Alternative medicines, such as acupressure, are becoming a significant piece of the medical industry, prompting revenues well into the billions and thousands of clinical visits. Though practiced for centuries, the technique of healing and detoxification through acupressure is relatively new to US patients, but acupressure for addiction treatment is gaining popularity at a fast pace.
Drug and alcohol addiction is a difficult and complex disease that requires dedicated and varied treatments to overcome and manage. Today, drug addiction is treated with counseling, detox programs, pharmaceutical drugs, and alternative therapies, including the ancient practice of acupressure. Once brushed off by the Western medical community, acupressure therapy is now being advocated as a safe and effective treatment for drug addiction, and it is practiced in hundreds of drug rehab centers around the world.
Acupressure is an ancient alternative healing therapy that has been practiced in China for more than two millennia. The practice is based on the idea of qi, or energy, which flows throughout the human body. When special needles penetrate the skin at very specific points along qi meridians or energy paths, they stimulate nerve points. The result is an improved flow of energy and relief from a number of ailments, ranging from nausea to back pain.
There are several related therapies to acupressure, and many are also offered as complimentary therapies at addiction drug rehab centers, such as electro-acupressure and auricular acupressure.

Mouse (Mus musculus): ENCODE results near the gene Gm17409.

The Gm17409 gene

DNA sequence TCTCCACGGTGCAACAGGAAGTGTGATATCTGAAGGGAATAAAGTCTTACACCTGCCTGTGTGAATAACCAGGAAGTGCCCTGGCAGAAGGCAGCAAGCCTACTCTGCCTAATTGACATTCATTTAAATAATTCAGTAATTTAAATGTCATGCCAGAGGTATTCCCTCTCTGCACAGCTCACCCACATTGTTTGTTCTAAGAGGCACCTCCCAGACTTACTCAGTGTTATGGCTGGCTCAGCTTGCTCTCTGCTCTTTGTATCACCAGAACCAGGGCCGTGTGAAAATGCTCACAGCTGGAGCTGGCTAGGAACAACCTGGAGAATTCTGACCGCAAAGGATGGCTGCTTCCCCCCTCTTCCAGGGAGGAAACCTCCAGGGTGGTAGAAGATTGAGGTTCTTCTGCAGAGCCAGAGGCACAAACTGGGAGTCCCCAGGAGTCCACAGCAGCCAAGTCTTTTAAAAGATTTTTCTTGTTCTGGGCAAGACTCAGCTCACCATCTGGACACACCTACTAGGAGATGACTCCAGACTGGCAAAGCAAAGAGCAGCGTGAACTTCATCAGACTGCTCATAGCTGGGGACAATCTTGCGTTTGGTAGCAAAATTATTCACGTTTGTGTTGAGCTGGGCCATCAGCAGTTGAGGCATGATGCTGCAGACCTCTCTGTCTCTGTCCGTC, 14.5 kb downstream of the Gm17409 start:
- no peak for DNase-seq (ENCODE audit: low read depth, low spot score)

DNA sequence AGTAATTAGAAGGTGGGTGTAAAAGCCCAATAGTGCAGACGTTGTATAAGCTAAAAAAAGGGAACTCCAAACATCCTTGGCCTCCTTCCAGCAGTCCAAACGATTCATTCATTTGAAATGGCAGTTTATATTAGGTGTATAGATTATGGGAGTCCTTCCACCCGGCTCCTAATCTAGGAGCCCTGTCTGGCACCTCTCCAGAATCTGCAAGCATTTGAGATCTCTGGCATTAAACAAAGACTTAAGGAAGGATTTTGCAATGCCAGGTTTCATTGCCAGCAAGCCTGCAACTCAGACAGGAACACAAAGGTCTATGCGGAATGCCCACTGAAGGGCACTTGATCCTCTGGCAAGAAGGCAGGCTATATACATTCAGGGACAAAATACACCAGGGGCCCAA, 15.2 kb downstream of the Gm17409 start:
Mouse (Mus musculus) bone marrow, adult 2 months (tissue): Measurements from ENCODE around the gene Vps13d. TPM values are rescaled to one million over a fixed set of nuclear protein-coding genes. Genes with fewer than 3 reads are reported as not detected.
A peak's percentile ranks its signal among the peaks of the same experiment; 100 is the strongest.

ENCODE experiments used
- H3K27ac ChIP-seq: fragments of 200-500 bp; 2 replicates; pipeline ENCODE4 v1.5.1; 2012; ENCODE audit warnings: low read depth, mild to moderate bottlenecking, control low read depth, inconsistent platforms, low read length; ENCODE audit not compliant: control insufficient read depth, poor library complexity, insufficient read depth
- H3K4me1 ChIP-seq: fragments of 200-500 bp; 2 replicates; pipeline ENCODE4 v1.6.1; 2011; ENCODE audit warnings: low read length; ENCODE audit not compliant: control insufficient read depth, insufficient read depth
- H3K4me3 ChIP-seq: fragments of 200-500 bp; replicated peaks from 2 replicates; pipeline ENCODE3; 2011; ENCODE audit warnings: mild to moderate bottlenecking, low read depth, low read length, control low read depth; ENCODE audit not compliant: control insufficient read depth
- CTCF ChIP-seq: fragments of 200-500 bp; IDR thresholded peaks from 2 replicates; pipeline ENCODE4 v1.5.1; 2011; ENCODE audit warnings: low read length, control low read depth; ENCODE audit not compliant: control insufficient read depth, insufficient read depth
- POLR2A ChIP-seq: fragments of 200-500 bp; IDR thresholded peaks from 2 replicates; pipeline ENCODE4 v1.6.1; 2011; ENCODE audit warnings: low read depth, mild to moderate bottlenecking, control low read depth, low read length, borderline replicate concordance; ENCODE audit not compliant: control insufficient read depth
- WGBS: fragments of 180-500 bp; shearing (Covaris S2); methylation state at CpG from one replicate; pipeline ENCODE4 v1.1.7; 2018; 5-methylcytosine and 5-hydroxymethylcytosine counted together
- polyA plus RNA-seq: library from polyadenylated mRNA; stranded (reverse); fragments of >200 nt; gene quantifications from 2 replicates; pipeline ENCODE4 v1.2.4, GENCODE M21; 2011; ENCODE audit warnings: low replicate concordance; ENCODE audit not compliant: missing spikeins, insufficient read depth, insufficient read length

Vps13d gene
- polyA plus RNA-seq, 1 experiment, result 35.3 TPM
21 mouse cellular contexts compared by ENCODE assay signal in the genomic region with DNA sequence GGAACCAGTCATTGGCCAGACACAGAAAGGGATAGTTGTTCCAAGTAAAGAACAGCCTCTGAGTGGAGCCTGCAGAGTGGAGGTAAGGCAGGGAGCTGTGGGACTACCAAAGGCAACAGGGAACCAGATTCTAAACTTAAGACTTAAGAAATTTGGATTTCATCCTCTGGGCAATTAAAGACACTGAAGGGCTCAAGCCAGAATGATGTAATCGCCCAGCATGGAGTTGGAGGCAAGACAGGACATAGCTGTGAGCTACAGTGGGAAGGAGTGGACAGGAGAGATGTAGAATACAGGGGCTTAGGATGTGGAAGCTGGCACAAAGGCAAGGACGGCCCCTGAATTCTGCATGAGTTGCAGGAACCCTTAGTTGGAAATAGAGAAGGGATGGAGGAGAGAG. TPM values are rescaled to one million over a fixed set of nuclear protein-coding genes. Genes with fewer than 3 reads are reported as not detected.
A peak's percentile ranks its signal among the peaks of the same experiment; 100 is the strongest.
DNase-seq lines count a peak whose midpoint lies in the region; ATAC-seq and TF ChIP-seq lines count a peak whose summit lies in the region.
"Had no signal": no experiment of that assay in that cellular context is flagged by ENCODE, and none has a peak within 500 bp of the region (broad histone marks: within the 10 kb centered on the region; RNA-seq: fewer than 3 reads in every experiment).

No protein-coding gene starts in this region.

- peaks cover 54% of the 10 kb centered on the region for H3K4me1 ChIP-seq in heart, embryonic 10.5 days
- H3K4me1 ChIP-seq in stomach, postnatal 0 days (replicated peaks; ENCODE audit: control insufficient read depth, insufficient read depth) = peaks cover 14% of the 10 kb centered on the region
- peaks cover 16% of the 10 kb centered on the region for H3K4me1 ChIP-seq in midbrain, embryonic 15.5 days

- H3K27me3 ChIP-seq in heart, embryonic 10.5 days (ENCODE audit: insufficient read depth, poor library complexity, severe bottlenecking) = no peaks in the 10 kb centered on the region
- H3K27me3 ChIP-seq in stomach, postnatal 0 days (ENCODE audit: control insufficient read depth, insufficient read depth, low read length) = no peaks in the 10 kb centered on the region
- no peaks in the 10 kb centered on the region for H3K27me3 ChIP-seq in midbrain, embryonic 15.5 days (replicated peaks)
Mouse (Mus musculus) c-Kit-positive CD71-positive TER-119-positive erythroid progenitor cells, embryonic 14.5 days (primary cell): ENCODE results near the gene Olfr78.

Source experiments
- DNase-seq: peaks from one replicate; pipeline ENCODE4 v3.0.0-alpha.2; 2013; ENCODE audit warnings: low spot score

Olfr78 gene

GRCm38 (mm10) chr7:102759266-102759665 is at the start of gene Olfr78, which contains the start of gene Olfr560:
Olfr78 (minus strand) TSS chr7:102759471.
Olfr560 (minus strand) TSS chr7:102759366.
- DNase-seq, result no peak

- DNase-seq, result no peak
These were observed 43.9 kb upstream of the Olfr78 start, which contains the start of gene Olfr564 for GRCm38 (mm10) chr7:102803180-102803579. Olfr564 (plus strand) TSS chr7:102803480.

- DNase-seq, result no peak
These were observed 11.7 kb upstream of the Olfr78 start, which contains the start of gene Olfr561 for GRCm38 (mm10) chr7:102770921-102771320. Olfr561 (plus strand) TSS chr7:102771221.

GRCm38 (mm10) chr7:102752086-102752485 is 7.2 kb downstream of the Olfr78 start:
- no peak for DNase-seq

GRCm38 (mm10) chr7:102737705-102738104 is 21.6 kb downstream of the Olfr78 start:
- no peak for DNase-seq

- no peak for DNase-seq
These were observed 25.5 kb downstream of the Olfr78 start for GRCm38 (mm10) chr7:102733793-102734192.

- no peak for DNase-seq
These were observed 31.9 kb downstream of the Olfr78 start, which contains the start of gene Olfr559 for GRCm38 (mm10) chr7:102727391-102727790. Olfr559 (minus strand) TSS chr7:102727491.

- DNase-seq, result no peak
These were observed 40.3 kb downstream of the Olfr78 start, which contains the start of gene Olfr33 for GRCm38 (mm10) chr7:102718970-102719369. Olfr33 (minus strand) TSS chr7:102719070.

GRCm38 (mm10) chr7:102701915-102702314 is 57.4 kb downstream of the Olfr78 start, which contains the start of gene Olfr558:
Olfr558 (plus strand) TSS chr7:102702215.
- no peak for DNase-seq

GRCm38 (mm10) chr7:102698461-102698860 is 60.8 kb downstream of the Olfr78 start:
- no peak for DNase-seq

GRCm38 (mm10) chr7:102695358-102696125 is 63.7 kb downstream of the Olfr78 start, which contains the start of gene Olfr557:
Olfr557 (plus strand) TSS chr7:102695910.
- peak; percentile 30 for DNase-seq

Acupressure therapy traces its roots back to antiquity, and its origins are believed to go as far back as the Stone Age when sharp stone points were used instead of metal needles—the first writings on acupressure date to around 200 BC. Since then, the practice of acupressure has spread throughout the Far East and later, starting in the 16th century, throughout Europe and Western culture. Acupressure first appeared in the United States in the late 1800s.
Reports of acupressure as a treatment for substance abuse and addiction first appeared in Hong Kong in 1972 when practitioner Dr. Wen discovered several acupressure points that helped alleviate opiate withdrawal symptoms.
While the exact reasons are still unknown and sometimes disputed, acupressure can stimulate neurotransmitters in the brain that are compromised due to the use of harmful and addictive substances as well as addiction.
Despite the fact that there are a number of studies that support its effectiveness, acupressure therapy has its share of critics. Many experts point out that acupressure studies often produce mixed results—not all recovering addicts benefit from the treatment. One recent study involving more than 600 cocaine addicts, for example, showed no difference in relapse rates between those who received acupressure and those who simply watched relaxing videos.
Despite the lack of conclusive evidence, there are a number of experts who agree that acupressure can be a valuable asset to a drug addiction treatment program for sure, promoting relaxation and even mild relief from difficult withdrawal symptoms. That said, acupressure, like other alternative therapies, is not meant as a substitute for primary addiction recovery treatment, but it is rather a holistic part of the overall addiction recovery course of action.